Forensics: it’s not just the study of dead people

Teacher and forensics coach Pamela Medford-Conley was once offered ten thousand dollars and free tuition to college to be the coach of her college’s debate team.

Since Conley was fourteen years old, she had been involved in the world of forensics—not the science but the speaking kind of forensics. She ended up using these past experiences to form what her life circles around now.

While she was more familiar with the forensics aspect of speaking, being offered money to go to college by simply being the coach of the debate team was an easy decision. Her coaching of the debate team at Central Michigan University eventually evolved into her going back to her roots and becoming the coach of the forensics team at FHC.

“While I was writing my thesis, I started subbing,” Conley said. “I was subbing at Forest Hills, and the debate [and] forensics coach asked if I were a judge [for forensics competitions]. She was doing it and did not actually feel real comfortable teaching it. I was like, ‘sure’ because I happened to sub for her, so we were familiar with each other.”

The club is definitely for everyone because it is so diverse.

— Amy Wang

While most may think of science, forensics is a broad term; everyone can find their niche in the forensics field—whether it be studying dead bodies, competitively speaking, or accounting. 

“In speech team, we have a joke,” Conley said. “It’s not just for dead people. Forensics actually means a search for truth. And it’s really old. It goes back to the Greeks, and that’s why you’ll hear forensic medicine, forensic science, and forensic accounting. It started off originally as oratory, which is the persuasive speech informative. It was this really old expositional kind of under the Greeks; then it’s kind of expanded as the entire field of communication to include this theatrical piece.”

The original forensics competition began as oratory, but it eventually stemmed into many more categories such as informative, prose, sales, and even poetry readings. Junior and co-captain Amy Wang found herself entangled in the world of forensics with a speech prepared to inform the judges on something she was passionate about.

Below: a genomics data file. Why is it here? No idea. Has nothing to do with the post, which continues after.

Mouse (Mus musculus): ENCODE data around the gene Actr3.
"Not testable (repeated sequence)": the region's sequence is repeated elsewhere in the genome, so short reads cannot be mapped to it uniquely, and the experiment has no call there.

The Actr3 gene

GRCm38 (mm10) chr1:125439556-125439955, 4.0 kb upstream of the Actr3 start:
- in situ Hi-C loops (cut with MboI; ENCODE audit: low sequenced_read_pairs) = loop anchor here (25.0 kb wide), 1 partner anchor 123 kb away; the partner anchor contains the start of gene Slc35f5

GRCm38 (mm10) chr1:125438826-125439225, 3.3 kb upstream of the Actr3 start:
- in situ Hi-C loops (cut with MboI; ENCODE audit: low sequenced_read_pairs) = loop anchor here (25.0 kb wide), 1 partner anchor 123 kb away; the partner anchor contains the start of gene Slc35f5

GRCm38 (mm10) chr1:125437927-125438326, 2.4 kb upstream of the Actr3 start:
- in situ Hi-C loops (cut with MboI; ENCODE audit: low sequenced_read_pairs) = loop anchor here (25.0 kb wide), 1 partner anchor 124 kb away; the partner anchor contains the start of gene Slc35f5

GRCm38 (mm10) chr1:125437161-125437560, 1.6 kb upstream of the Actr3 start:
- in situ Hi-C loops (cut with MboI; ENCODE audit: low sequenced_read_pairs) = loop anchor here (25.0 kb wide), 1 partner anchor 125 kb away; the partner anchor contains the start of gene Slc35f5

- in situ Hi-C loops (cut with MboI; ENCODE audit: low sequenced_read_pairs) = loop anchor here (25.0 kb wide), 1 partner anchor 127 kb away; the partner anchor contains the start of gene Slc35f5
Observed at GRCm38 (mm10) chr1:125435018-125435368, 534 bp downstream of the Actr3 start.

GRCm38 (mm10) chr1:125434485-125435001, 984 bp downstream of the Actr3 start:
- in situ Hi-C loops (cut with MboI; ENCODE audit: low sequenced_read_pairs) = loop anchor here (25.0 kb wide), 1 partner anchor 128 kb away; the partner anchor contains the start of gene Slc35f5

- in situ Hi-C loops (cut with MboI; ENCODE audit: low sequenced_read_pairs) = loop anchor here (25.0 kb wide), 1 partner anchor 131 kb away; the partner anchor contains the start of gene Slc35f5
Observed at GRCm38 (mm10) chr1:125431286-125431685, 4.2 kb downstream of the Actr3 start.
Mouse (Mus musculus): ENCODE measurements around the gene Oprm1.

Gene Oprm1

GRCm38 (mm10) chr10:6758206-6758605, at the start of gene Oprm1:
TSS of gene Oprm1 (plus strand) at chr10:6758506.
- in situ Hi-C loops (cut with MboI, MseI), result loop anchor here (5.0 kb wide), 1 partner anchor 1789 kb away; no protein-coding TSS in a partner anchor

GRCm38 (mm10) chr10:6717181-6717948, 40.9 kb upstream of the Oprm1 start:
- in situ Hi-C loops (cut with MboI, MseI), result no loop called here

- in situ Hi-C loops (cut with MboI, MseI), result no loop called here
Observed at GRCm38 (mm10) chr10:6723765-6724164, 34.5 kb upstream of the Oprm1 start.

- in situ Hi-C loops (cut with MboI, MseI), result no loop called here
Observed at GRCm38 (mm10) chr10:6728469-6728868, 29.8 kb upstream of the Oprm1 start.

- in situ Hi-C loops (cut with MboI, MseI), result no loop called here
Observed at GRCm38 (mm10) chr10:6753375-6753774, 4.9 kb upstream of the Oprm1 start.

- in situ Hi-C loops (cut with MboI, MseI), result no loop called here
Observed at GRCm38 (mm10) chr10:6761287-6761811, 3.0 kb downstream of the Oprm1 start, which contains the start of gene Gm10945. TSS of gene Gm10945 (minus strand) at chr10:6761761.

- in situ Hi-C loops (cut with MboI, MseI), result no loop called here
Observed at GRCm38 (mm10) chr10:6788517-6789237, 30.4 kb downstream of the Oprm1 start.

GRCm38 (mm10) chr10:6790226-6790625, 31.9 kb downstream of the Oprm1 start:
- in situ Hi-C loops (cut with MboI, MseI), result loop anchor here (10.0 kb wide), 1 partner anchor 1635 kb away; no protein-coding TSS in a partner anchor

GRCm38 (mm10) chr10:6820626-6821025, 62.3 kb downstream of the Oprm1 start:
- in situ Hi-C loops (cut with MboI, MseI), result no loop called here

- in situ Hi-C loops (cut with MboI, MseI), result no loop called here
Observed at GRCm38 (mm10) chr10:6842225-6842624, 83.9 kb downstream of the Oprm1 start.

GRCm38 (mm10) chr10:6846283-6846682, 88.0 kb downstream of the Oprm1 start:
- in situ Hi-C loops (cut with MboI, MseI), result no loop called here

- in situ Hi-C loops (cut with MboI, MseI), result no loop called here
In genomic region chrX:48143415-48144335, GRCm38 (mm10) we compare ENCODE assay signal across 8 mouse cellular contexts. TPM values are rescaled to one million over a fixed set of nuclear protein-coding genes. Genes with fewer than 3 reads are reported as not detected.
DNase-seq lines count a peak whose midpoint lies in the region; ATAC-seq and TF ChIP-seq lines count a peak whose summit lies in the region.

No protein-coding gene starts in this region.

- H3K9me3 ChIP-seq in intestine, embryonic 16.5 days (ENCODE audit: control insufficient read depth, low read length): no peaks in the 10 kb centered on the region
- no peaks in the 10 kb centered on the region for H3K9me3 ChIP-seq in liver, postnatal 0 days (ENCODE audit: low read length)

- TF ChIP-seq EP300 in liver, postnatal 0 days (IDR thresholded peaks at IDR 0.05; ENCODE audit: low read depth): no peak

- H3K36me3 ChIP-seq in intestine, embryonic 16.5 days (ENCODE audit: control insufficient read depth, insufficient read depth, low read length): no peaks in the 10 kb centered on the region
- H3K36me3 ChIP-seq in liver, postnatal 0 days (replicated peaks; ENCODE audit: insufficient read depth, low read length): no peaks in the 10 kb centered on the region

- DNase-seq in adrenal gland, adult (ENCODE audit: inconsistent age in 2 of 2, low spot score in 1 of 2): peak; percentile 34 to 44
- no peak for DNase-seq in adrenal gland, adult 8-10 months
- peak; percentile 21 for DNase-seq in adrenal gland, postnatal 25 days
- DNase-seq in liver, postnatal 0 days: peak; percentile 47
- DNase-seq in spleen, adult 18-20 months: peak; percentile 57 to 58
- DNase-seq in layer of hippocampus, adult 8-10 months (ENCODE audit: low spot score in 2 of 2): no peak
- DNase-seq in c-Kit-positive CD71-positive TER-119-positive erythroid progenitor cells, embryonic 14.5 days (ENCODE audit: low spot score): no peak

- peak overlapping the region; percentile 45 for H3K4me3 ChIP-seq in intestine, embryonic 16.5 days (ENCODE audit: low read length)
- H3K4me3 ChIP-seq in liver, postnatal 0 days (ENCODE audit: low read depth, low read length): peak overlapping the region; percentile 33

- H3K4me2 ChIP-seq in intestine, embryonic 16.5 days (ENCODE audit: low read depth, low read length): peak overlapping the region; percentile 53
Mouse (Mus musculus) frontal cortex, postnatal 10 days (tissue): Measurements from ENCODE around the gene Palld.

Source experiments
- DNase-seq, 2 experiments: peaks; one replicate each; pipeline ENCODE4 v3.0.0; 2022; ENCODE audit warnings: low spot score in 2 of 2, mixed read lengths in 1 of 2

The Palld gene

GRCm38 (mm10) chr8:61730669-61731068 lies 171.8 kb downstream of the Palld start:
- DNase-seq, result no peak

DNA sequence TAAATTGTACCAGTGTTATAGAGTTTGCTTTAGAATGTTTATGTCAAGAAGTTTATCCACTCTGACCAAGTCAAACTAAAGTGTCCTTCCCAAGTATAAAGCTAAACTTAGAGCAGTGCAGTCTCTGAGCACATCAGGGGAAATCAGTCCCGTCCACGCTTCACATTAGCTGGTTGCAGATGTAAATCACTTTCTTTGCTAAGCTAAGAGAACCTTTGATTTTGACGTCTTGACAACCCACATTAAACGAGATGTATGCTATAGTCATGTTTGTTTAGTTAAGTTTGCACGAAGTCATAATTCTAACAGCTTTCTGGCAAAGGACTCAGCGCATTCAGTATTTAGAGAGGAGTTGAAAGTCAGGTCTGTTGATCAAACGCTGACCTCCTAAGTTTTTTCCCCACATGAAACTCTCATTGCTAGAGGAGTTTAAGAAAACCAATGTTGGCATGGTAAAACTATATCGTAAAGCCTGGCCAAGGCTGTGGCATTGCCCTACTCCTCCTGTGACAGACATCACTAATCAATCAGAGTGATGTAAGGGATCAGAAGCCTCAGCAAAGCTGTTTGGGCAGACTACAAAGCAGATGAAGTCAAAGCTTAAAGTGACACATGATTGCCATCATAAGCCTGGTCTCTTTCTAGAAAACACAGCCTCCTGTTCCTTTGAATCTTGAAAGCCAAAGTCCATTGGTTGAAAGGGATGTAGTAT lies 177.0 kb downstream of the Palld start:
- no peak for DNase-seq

Amy started her sophomore year and immediately found amusement in the idea of being able to talk about whatever she finds interest in. For her, this interest was in classical music.

“The purpose of an informative speech is to inform someone,” Amy said “You can pick whatever topic you want. I know people that choose [to speak about] sea animals. I did classical music because that was what I was interested in. I know other people that have done speeches on Shakespeare or even Julius Caesar.”

Along with the informative aspect of the speeches, comedic relief is also a key point of the speeches. Whether it be including puns or jokes, another small goal is to make the judges and audience laugh; seeing the creativity included is one of Amy’s favorite parts of the competitions.

While Amy also happens to be on the debate team, she finds more freedom and individualism within the forensics club. No matter what she is finding interest in at the moment, she can find a way to incorporate that into her speeches.

“The club is definitely for everyone because it is so diverse,” Amy said. “I also do debate, and some people don’t always enjoy it because they only focus on one topic per year. For forensics, you can do whatever you want. You can do a speech on whatever you’re passionate about. If you’re good at history or thinking really fast, you can choose impromptu where you’re given a few minutes to think and then give a minute speech. It is for everyone because there are so many different categories.”

Sophomore Summer Wu agrees that the forensics club is a great form of expression.

Summer has been on the forensics team since her freshman year. Last year, she performed a sales speech, in which she was trying to essentially sell a product to the judges, but this year, she is experimenting with more creativity. At her next competition, she will be performing prose—which is reciting excerpts from a book and actually becoming the character.

“My book is called Smoke Gets in Your Eyes and Other Lessons From the Crematory,” Summer said. “[The author is] a mortician, and she tells of her journey of realizing that there are flaws of the way society views death and that it should be seen as a more open viewpoint. In my speech, I get to be her and come to that realization through certain events.” 

Although Summer has been apart of the forensics team and performed a variety of speeches, she is constantly being surprised about how popular forensics speech is, and like Amy, finds enjoyment in listening to her competitors’ speeches. 

“I didn’t realize how much of a thing forensics speech was until I went to the competition,” Summer said. “I saw all of these people with perfect speeches and doing really impressive speeches, and it just really surprised me.”

Expressing creativity and finding their voice is the highlight of the forensics team and what the members of the team love about the club. Allowing Conley the privilege of helping students break new barriers and step out of their comfort zone is the highlight of her job.

“I love helping students find their voice,” Conley said. “It’s such an amazing thing to get to see people who maybe were uncomfortable with public speaking, who were not sure how to construct a speech that’s persuasive or informative, find that confidence and find their voice and then present that out. That’s a powerful thing, and it’s a skill that you will use for the rest of your life.”